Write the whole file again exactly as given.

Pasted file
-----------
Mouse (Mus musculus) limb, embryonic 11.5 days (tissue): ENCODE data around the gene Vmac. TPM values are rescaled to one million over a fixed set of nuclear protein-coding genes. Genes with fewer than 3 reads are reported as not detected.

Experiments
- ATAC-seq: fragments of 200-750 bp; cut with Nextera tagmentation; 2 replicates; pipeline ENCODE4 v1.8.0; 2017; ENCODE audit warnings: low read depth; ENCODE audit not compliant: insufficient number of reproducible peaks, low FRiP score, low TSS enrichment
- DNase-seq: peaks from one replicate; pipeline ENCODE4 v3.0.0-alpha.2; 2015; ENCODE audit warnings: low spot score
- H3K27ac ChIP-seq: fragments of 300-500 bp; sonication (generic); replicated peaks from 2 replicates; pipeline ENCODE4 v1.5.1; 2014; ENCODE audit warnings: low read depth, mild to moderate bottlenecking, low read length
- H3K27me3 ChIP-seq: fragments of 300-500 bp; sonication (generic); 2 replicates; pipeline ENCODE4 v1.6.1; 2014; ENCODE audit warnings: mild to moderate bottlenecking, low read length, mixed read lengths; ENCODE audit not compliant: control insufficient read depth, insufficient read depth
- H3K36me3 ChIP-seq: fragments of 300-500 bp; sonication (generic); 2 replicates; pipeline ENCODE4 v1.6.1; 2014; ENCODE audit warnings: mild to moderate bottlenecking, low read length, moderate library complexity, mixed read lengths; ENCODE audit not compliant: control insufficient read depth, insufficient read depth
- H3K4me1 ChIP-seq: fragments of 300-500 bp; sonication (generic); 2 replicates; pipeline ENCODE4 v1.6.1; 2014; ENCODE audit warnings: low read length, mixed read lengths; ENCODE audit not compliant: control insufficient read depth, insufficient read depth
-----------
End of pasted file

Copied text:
Mouse (Mus musculus) limb, embryonic 11.5 days (tissue): ENCODE data around the gene Vmac. TPM values are rescaled to one million over a fixed set of nuclear protein-coding genes. Genes with fewer than 3 reads are reported as not detected.

Experiments
- ATAC-seq: fragments of 200-750 bp; cut with Nextera tagmentation; 2 replicates; pipeline ENCODE4 v1.8.0; 2017; ENCODE audit warnings: low read depth; ENCODE audit not compliant: insufficient number of reproducible peaks, low FRiP score, low TSS enrichment
- DNase-seq: peaks from one replicate; pipeline ENCODE4 v3.0.0-alpha.2; 2015; ENCODE audit warnings: low spot score
- H3K27ac ChIP-seq: fragments of 300-500 bp; sonication (generic); replicated peaks from 2 replicates; pipeline ENCODE4 v1.5.1; 2014; ENCODE audit warnings: low read depth, mild to moderate bottlenecking, low read length
- H3K27me3 ChIP-seq: fragments of 300-500 bp; sonication (generic); 2 replicates; pipeline ENCODE4 v1.6.1; 2014; ENCODE audit warnings: mild to moderate bottlenecking, low read length, mixed read lengths; ENCODE audit not compliant: control insufficient read depth, insufficient read depth
- H3K36me3 ChIP-seq: fragments of 300-500 bp; sonication (generic); 2 replicates; pipeline ENCODE4 v1.6.1; 2014; ENCODE audit warnings: mild to moderate bottlenecking, low read length, moderate library complexity, mixed read lengths; ENCODE audit not compliant: control insufficient read depth, insufficient read depth
- H3K4me1 ChIP-seq: fragments of 300-500 bp; sonication (generic); 2 replicates; pipeline ENCODE4 v1.6.1; 2014; ENCODE audit warnings: low read length, mixed read lengths; ENCODE audit not compliant: control insufficient read depth, insufficient read depth